| Arandaspida, Pteraspidomorphi, Heterostraci, Sacabambaspis, Galeaspida|
Astraspida, or astraspids, are a small group of extinct armored jawless vertebrates, which lived in the Middle Ordovician (about 450 million years ago) in North America. They are placed among the Pteraspidomorphi because of the large dorsal and ventral shield of their head armor. They are represented by a single genus, Astraspis, including possibly two species, A. desiderata and A. splendens but their remains are fairly abundant in Ordovician sandstones of the USA (Colorado, Arizona, Oklahoma, Wyoming) and Canada (Quebec). The head armor of Astraspis is rather massive, with a series of ten gill openings lining the margin of the dorsal shield, and laterally placed eyes. The dorsal shield is ribbed by strong longitudinal crests, and the tail is covered with large, diamond-shaped scales. They are often grouped together with the Arandaspidida.
Astraspids are characterized by a dermal ornamentation of large, mushroom shaped tubercles of fine-tubuled dentine ("astraspidine"), covered with a thick, glassy cap of enameloid.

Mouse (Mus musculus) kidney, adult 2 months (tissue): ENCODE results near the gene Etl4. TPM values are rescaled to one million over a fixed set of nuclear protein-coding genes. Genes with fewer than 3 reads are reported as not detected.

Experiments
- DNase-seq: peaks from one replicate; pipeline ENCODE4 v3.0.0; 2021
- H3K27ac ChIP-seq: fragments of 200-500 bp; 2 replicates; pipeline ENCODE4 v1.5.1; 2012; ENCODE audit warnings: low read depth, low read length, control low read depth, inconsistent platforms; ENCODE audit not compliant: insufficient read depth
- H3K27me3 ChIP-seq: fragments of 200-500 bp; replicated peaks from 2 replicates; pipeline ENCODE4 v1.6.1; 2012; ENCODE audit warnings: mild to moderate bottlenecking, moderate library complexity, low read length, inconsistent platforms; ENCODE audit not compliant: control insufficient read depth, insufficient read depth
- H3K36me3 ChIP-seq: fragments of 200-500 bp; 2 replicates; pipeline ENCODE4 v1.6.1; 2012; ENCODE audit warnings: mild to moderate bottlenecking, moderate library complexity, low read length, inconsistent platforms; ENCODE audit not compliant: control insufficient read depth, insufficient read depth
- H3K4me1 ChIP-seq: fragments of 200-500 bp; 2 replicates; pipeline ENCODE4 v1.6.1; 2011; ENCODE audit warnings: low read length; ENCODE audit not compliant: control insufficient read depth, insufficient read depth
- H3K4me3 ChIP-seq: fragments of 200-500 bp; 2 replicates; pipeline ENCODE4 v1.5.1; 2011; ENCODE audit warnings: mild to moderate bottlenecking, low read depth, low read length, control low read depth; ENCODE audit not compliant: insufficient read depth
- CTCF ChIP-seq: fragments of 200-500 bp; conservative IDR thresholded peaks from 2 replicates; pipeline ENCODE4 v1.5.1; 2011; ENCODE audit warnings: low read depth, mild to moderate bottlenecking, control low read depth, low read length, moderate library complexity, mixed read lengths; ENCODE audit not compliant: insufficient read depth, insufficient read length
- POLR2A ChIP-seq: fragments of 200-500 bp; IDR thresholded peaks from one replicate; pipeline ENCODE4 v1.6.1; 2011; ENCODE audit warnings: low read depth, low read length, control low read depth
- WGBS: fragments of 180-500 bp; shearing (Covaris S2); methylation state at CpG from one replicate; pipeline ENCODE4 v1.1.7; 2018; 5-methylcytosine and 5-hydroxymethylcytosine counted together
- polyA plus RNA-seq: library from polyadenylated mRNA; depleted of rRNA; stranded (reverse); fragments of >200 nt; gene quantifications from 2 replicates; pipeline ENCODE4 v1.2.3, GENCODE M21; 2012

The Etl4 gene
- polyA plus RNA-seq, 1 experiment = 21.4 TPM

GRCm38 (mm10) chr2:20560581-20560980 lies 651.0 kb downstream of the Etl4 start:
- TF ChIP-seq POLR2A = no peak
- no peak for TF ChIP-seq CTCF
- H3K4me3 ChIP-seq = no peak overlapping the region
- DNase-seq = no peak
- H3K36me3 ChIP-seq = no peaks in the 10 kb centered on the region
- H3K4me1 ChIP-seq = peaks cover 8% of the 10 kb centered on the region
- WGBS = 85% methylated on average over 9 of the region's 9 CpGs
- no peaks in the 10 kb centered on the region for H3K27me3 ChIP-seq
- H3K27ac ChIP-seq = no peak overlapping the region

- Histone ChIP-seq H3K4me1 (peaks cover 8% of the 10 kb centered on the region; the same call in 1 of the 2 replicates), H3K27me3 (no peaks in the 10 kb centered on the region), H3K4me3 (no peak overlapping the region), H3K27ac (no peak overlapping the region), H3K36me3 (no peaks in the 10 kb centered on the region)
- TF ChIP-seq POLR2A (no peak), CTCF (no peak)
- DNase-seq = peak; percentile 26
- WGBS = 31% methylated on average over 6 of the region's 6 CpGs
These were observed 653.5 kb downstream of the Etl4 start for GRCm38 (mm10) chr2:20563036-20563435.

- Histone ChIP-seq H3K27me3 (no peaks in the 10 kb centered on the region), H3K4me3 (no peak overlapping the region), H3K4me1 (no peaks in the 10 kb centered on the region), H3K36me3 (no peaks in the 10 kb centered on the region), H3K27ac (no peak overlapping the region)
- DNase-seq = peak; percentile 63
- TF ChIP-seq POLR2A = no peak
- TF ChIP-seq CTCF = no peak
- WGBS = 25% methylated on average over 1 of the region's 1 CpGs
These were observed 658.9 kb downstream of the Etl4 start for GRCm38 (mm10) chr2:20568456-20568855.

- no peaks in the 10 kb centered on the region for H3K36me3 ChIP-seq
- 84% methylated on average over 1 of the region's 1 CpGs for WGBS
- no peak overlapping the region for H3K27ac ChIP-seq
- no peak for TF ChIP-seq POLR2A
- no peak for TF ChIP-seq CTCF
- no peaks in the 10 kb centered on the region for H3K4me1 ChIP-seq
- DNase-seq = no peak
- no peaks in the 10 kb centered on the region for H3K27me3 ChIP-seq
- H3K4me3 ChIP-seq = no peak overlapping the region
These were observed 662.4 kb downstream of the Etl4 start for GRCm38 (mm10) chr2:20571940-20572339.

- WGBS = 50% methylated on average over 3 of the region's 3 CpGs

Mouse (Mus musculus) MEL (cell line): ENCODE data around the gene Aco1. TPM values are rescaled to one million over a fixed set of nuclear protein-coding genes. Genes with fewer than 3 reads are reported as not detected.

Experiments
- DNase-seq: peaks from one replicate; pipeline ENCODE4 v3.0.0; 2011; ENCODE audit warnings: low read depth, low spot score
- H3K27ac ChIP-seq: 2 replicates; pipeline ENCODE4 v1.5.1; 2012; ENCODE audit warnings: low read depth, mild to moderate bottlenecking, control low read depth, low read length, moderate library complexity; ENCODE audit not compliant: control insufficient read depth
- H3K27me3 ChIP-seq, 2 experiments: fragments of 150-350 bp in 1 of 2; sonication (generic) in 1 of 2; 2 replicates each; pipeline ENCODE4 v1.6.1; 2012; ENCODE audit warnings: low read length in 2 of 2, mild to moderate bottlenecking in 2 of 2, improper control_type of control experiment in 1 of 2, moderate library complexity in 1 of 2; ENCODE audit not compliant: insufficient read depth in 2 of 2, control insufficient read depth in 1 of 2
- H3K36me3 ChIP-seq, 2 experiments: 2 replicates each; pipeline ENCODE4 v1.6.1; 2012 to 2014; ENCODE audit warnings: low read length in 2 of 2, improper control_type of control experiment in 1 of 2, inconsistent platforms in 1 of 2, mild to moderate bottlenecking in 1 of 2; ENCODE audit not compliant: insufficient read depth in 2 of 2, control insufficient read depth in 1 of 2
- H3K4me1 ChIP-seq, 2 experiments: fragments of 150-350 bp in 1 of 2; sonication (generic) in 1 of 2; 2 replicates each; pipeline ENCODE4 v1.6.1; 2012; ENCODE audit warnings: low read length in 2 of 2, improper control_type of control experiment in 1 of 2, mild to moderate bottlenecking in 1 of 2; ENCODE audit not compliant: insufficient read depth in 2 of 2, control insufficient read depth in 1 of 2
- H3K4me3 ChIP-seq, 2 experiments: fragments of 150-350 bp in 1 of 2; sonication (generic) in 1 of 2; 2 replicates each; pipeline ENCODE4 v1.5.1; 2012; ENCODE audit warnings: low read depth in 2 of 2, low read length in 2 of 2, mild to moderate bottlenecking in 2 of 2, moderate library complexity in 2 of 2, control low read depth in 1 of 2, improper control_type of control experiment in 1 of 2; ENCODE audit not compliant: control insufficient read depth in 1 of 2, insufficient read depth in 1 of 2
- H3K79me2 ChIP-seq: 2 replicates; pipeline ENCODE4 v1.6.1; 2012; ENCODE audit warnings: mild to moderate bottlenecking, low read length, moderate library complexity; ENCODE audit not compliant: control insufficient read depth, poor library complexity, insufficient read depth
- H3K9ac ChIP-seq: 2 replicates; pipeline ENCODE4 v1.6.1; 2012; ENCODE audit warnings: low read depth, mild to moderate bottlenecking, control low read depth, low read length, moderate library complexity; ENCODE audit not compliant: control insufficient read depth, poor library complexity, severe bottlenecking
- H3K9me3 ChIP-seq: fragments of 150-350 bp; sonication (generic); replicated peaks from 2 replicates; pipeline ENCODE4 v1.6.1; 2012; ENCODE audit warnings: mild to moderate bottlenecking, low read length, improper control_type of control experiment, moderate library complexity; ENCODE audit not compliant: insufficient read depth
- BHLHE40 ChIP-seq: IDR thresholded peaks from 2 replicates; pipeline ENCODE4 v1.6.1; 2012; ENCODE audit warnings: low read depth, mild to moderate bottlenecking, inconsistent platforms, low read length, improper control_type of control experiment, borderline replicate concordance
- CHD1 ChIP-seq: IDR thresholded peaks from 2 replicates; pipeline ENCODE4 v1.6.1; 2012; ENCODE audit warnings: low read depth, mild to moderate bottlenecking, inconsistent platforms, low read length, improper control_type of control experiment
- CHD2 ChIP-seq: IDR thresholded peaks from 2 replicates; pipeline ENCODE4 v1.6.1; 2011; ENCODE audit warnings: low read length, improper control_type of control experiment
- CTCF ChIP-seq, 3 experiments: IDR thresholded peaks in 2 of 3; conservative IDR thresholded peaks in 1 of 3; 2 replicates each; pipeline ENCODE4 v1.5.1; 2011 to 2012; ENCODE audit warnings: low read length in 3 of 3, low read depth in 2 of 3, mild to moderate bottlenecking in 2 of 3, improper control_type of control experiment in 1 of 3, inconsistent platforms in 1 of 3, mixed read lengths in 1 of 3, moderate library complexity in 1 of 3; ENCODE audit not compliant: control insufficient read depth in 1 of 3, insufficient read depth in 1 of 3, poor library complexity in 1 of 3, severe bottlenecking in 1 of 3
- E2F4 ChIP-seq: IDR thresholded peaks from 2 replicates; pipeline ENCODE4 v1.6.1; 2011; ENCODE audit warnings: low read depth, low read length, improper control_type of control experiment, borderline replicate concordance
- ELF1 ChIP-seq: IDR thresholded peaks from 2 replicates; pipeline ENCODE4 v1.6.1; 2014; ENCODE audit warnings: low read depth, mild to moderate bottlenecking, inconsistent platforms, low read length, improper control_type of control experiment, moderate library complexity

Astraspids and eriptychiids were the first Ordovician vertebrates ever discovered in the 19th century, and they have long been the only known Ordovician vertebrates, until the discovery of the arandaspids, in the 1970s. Therefore, their structure, though poorly known, has often been used in evolutionary scenarios to illustrate the primitive condition of the vertebrate dermal skeleton. Because of the acellular structure of their dermal skeleton, they were first regarded as heterostracans. Now, we know that they are widely different from heterostracans, in particular in retaining about ten separate external gill openings. However, they share with heterostracans the relatively dorsal position of these openings. Their dorsal and ventral shield is made up by numerous polygonal platelets of aspidine, ornamented with large dentine tubercles capped with a thick enameloid layer. Nothing is known of their internal anatomy, but they possessed a sensory-line system housed in grooves of the dermal plates.